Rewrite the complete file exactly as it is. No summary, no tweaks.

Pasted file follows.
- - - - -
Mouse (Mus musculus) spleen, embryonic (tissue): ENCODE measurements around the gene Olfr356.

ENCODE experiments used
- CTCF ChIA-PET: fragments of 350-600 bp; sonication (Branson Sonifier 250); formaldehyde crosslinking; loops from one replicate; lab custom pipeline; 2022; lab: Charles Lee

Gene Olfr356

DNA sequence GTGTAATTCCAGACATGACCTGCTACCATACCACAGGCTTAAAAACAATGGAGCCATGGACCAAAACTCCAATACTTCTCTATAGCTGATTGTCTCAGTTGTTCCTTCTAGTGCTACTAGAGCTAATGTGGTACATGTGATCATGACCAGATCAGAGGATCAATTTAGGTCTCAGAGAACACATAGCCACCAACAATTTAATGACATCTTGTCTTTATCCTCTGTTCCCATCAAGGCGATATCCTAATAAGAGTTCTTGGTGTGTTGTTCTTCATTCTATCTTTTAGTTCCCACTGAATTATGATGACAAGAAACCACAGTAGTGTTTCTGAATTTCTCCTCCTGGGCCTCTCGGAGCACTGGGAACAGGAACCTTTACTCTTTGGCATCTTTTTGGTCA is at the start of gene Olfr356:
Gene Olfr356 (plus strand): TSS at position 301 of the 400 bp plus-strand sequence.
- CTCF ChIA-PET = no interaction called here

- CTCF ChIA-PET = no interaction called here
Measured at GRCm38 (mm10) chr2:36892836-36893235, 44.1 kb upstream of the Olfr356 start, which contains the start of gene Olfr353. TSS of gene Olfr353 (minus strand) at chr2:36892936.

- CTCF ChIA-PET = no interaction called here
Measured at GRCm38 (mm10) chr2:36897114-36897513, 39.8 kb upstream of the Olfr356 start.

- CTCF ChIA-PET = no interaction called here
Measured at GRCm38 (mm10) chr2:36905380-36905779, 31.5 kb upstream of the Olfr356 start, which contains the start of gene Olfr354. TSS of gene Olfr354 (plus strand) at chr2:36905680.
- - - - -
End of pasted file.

Mouse (Mus musculus) spleen, embryonic (tissue): ENCODE measurements around the gene Olfr356.

ENCODE experiments used
- CTCF ChIA-PET: fragments of 350-600 bp; sonication (Branson Sonifier 250); formaldehyde crosslinking; loops from one replicate; lab custom pipeline; 2022; lab: Charles Lee

Gene Olfr356

DNA sequence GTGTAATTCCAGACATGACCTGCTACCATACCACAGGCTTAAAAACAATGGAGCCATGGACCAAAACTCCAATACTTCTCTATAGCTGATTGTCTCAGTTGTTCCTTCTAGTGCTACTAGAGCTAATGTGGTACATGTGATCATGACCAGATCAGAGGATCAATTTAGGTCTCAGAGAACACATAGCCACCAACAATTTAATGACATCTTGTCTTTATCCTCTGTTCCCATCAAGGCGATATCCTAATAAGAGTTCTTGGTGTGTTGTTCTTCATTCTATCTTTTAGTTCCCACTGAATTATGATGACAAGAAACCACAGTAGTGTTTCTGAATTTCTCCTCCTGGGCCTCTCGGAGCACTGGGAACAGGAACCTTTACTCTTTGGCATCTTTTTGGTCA is at the start of gene Olfr356:
Gene Olfr356 (plus strand): TSS at position 301 of the 400 bp plus-strand sequence.
- CTCF ChIA-PET = no interaction called here

- CTCF ChIA-PET = no interaction called here
Measured at GRCm38 (mm10) chr2:36892836-36893235, 44.1 kb upstream of the Olfr356 start, which contains the start of gene Olfr353. TSS of gene Olfr353 (minus strand) at chr2:36892936.

- CTCF ChIA-PET = no interaction called here
Measured at GRCm38 (mm10) chr2:36897114-36897513, 39.8 kb upstream of the Olfr356 start.

- CTCF ChIA-PET = no interaction called here
Measured at GRCm38 (mm10) chr2:36905380-36905779, 31.5 kb upstream of the Olfr356 start, which contains the start of gene Olfr354. TSS of gene Olfr354 (plus strand) at chr2:36905680.